Reply

  3. shoreacres
    Apr 19, 2015 @ 19:40:14

    This is interesting, because I’ve never heard “tress” used in the singular. I’ve always heard “tresses” used to refer to long, luxurious, Rapunzel-like hair. A lock of hair was a small curl or bit taken to save as a token of a first haircut, or to place in a locket as a romantic gesture. “Locks” in the plural usually referred to a child’s hair: e.g., Goldilocks, and a strand of hair meant a single hair.

    As for braids? We wore braids, but we plaited hair. Curious. Of course this all is usage rather than etymology, but I’ve never stopped to think how precise our “hair vocabulary” actually was.

    Reply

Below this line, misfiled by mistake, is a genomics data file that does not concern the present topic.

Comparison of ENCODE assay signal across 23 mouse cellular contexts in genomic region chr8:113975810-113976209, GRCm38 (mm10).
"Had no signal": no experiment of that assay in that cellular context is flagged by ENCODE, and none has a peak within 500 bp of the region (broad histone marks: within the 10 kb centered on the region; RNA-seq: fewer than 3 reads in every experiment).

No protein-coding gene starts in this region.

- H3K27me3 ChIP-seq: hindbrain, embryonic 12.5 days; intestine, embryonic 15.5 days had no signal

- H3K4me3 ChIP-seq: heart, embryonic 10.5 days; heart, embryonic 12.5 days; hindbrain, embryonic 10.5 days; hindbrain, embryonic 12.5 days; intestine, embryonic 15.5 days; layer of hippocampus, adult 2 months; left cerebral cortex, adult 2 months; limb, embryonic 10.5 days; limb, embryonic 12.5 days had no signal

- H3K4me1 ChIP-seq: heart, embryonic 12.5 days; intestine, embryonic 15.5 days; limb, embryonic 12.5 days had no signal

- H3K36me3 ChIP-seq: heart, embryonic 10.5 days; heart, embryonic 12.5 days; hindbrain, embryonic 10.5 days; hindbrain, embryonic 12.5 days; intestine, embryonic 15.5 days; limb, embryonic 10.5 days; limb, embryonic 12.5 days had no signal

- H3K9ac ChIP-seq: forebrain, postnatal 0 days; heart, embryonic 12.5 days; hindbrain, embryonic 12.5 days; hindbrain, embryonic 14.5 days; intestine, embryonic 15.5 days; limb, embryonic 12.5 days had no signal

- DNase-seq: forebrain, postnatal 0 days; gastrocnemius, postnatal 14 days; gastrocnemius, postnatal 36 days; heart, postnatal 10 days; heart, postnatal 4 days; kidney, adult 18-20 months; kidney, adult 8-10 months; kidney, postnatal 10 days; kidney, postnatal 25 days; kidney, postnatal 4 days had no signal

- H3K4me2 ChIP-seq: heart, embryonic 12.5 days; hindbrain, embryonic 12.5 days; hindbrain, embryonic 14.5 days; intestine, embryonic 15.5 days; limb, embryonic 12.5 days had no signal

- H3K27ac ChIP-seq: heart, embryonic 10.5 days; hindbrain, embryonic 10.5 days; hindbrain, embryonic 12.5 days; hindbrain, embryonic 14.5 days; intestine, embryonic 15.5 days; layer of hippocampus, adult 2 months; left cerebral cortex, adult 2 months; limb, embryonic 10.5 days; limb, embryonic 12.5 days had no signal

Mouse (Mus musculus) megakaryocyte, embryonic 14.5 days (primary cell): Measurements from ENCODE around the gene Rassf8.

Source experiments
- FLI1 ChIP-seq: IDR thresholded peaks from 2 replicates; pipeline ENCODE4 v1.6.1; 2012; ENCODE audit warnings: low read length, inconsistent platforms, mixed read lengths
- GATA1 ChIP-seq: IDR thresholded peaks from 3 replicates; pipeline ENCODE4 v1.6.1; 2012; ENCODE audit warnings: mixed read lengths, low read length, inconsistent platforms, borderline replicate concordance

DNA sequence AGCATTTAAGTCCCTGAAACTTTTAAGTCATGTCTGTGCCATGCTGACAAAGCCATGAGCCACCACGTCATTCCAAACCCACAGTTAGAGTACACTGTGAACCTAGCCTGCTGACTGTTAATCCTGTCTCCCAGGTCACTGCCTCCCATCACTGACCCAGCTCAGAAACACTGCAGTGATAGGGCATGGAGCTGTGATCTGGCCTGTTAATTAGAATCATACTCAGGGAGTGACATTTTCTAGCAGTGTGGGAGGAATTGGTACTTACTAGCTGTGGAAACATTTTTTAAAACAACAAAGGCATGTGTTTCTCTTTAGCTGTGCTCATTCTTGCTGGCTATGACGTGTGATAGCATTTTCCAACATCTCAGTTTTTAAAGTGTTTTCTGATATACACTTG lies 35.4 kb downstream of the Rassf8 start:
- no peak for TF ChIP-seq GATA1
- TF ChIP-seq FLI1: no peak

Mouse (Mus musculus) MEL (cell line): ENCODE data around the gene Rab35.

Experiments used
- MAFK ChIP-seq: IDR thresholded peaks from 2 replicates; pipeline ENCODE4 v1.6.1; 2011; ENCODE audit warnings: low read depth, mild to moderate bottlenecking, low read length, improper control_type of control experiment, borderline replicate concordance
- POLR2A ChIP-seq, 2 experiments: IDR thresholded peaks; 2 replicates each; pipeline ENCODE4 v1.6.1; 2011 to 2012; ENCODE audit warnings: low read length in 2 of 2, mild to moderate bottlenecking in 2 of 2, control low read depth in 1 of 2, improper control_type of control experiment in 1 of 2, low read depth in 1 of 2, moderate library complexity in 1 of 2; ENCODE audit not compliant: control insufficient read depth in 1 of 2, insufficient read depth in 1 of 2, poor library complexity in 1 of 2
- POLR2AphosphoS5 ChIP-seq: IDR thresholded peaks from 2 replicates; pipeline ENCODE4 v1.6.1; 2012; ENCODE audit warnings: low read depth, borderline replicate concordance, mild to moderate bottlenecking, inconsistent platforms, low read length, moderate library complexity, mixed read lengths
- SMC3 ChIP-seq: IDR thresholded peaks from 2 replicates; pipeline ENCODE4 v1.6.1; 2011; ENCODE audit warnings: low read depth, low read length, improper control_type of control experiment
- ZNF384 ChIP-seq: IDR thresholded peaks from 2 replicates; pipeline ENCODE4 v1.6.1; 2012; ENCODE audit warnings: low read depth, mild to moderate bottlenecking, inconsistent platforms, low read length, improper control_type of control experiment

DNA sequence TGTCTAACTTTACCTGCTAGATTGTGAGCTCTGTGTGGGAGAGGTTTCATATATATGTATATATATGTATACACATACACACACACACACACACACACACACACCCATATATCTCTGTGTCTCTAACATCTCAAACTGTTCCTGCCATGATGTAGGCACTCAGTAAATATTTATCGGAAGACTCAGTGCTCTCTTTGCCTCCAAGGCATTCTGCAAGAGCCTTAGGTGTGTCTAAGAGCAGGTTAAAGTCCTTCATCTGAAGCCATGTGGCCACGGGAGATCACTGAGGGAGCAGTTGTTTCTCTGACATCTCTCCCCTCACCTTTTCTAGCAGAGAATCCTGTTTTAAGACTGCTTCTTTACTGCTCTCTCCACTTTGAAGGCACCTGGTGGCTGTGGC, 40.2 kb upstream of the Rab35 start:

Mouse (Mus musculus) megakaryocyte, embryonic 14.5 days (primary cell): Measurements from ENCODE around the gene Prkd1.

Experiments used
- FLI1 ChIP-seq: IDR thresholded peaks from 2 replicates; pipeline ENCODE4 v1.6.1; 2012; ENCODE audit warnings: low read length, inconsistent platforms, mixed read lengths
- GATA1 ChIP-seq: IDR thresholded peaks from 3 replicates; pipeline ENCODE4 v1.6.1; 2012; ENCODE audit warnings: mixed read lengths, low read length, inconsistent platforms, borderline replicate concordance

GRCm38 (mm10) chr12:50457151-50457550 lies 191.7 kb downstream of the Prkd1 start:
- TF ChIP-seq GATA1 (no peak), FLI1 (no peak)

• Steve Schwartzman
      Apr 20, 2015 @ 05:40:22

      This line popped into my head: Tresses and dresses are things with which a man rarely messes. Both have elaborate vocabularies that I’m not familiar with. Like you, though, I have an impression that tresses is more common than tress. I went searching and turned up an 1876 translation of a French novel called The Golden Tress, and on p. 44 I found both the singular and the plural: “… Edmond turned round to look for the blond tress that he had thrown far away from him on the library floor….” “… I saw that she was pale, and her hair was flowing in long tresses on her shoulders.”

      Reply

      • Maria F.
        Apr 20, 2015 @ 07:52:36

        You mean you don’t like my hypothesis? This is beginning to reach a threshold…

        Reply

        • Steve Schwartzman
          Apr 20, 2015 @ 11:25:16

          I’m all for hypotheses, Maria. I just wish more documents from past centuries had survived. When we go as far back as Indo-European there are no documents at all (because writing didn’t exist yet), and we do our best to infer things about it from the languages that descended from that original.

          Reply